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Senior Charter Member
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574 Posts
Discussion Starter · #1 ·
Thanks guys for all your ideas and help. I finished my "dress up" project, hooked the battery up, turned the key and..... nothing! Used a 12 volt tester to "follow the path" and still couldn't find anything wrong. Decided that the ignition switch neeeded further check, removed it, checked it, reinstalled it and hit the trial switches again. Everything worked. Happy for a resolution but stumped as to whathappened and not sure this is over....

No, I don't have any relays in the ignition system! Am I missing something here? AA Autowire didn't call out for anything..

Turns out my ignition wire is on the neg side of the battery switch. I may have had the battery switch on after all. Now I'm confused as the the chain of events. :rolleyes:


So I'm doing some little things to the "chassis" preparing for another body install. One of my "things to do" was to "neat" up the wiring "pile" above the pedal box. I had switched off the electrical shut off switch and all was going fine untill I unfastened the ignition wiring from the switch. BANNG, fssst, sparks and fire! Sparks and current went thru the ground system followinga path thru instruments. The wire at the end of the path to the ground has badly burnt insulation.

Question: Did I just buy new instruments or were they unharmed? It will be a while before I can hook all up to try them out and I would like to sleep tonight...

[ August 08, 2007, 07:27 AM: Message edited by: Wantdat ]
 

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Premium Member
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18,585 Posts
It depends on how many amps went thru them. Obviously, they're designed for 12v and that's all you applied but the dead short could have applied the full battery and that's a lot of amps.

I know you're way past your original build, but this is one of the reasons I recommend guys use a battery charger when they're doing their initial wiring (or diet). Most chargers will shutdown with maybe 20 amps tops. Your battery will give everything it's got.

d



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FFCobra Craftsman
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You can test the instruments one at a time with a 12V drill battery. Power and ground, the needle should peg to one end of the scale. Touch the signal wire to the ground side of the battery and the needle should peg to the other side of the scale. That method should work for oil pressure and oil and water temp. The voltmeter, obviously, doesn't require a signal wire to test. The tach and speedo I'm not sure about how to test.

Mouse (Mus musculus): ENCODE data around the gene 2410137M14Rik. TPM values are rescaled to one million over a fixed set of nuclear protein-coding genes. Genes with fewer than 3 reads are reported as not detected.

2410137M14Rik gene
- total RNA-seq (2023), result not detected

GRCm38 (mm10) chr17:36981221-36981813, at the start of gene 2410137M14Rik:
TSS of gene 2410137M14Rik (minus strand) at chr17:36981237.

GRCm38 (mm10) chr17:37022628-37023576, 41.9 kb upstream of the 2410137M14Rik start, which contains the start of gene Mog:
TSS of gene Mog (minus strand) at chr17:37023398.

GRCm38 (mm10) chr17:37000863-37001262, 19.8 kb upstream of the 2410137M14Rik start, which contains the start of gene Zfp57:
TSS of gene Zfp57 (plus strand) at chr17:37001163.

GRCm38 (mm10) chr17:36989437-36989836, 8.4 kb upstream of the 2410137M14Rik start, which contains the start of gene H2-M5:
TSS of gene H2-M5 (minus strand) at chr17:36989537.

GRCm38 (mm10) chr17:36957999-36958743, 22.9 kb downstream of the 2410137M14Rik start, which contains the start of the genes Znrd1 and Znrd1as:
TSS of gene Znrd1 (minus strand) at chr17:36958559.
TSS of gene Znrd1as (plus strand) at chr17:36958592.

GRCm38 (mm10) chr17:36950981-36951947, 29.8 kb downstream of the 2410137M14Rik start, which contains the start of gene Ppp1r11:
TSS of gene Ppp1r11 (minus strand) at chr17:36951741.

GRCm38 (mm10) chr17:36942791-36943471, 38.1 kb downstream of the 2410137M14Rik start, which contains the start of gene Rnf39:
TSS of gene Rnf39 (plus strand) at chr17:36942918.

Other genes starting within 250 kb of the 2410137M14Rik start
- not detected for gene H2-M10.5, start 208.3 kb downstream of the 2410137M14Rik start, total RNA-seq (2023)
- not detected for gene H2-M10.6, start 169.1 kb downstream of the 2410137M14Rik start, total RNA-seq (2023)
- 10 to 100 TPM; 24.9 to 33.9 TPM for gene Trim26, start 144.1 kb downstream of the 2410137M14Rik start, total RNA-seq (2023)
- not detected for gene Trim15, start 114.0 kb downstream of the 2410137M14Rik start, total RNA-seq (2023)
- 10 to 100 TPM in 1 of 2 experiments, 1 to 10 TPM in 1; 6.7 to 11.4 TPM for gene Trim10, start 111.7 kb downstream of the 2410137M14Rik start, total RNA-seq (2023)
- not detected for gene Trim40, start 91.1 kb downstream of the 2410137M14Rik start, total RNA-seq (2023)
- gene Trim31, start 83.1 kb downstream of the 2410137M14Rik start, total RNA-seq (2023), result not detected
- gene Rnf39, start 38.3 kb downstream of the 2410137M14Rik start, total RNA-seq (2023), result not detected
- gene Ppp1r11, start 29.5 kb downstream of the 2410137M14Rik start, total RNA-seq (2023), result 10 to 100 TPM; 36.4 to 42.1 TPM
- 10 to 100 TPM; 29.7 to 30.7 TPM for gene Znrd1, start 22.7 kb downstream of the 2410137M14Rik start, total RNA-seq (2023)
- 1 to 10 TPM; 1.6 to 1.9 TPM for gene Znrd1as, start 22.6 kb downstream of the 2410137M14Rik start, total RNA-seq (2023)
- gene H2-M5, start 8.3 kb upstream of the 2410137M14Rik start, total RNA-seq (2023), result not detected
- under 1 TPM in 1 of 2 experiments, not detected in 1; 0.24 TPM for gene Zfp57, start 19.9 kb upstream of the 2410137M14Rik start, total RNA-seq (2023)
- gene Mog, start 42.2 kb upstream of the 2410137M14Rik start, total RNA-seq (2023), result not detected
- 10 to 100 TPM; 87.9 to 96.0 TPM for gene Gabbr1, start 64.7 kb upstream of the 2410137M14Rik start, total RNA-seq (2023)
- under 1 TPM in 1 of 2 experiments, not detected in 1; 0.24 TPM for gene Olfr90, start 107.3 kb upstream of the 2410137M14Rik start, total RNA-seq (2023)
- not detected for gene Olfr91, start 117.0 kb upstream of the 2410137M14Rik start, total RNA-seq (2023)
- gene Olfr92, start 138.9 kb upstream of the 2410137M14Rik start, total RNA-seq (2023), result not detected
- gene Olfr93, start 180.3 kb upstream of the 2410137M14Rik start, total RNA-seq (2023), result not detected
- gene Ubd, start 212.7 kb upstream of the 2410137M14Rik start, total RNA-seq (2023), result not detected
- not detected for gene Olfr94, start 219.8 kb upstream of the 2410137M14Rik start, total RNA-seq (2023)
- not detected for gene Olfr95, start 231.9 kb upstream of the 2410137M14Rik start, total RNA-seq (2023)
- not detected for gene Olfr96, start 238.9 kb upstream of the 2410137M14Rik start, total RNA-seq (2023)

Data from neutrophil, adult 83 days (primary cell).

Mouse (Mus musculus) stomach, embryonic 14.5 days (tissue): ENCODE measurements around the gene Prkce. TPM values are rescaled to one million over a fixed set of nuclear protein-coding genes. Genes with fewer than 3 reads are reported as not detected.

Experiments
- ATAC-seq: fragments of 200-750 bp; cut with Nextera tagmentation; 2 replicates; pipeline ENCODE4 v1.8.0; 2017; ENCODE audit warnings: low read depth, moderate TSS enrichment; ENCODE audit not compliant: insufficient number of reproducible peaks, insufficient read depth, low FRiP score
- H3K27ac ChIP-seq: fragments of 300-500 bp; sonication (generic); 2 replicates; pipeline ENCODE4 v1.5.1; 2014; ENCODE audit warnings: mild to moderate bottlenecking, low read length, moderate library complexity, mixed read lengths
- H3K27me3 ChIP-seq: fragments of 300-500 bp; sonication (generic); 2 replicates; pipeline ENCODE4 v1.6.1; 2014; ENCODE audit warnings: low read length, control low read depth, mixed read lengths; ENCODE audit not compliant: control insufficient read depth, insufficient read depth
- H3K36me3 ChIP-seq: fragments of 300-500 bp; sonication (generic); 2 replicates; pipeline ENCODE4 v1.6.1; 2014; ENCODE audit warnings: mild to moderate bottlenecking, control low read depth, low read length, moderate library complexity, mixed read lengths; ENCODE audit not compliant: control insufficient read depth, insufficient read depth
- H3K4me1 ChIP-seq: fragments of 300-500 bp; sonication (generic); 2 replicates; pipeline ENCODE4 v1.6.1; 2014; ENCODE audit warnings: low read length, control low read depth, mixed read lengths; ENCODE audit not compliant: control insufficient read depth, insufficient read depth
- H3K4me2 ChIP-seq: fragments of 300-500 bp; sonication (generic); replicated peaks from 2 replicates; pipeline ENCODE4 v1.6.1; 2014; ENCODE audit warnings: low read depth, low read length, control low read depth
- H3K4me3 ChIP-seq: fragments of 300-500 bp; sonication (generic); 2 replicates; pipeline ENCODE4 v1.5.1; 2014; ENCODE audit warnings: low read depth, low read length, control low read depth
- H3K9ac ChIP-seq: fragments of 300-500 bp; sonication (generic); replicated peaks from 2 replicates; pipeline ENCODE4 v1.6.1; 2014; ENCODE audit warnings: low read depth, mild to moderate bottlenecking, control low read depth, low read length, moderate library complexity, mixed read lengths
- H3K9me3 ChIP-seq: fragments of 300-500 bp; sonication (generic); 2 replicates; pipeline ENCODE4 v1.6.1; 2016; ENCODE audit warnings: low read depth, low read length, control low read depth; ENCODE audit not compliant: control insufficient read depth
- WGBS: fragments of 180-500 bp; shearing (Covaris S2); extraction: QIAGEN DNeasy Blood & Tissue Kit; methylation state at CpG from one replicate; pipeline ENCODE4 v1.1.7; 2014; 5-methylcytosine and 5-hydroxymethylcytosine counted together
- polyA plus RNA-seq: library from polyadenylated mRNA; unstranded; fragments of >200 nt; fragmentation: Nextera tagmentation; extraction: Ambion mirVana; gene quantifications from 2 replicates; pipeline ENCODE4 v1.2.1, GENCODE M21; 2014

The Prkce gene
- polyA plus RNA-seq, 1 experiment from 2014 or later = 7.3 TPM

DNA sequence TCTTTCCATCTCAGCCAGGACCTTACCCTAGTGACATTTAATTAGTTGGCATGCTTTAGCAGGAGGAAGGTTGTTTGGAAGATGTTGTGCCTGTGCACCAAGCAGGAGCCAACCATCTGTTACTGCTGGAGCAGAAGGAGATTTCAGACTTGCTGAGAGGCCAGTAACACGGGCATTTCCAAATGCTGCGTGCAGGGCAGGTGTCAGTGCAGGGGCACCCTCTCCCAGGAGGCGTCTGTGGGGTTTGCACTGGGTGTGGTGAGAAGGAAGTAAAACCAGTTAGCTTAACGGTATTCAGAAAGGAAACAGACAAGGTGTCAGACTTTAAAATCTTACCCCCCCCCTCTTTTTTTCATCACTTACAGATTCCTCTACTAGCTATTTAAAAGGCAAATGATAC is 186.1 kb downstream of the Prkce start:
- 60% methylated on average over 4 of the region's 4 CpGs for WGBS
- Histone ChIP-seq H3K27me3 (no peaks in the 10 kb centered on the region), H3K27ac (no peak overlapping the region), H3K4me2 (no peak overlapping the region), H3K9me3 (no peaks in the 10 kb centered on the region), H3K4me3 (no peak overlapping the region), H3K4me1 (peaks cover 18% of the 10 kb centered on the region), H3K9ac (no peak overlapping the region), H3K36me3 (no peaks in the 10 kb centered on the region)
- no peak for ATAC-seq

I don't understand why there was power at the ignition switch if the battery cut-off was in the off position??
 

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Senior Charter Member
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Discussion Starter · #6 ·
Thanks guys, You've helped me to become optimistic. I have also noticed that aside from one ground wire fried, there appears to be no further damage or evidence of my scary incident. I especially appreciate the info on testing and I"ll be sure to post the results.

Paul: I'm not sure how this happened but I think the "spark" came thru the starter connection. I wired the starter motor to the battery side of the cut off switch. Was this wrong???
 

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Premium Member
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Yes, as you may have completely bypassed your cutoff switch in wiring it this way. What else is connected to that terminal?
 

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Runs with scissors!
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562 Posts
Originally posted by Mark Reid:
Yes, as you may have completely bypassed your cutoff switch in wiring it this way. What else is connected to that terminal?
I agree. The only things that should be connected to the battery side of the disconnect switch are:

1) the lead from the + battery terminal
2) the output lead from the alternator (so that if you need to use the disconnect to shut off the engine the alternator cannot backfeed current into the ignition circuit)
3) the lead for your "memory saver" jumper fuse (which should be fused at 1 amp or less)

Anything else defeats the purpose of installing the switch.
 

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Senior Charter Member
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Discussion Starter · #11 ·
ttt

I have a solenoid and there appears to be a fusible link in one of the wires to the starter. As you may hve guessed I'm somewhat electrically challenged... :)
 
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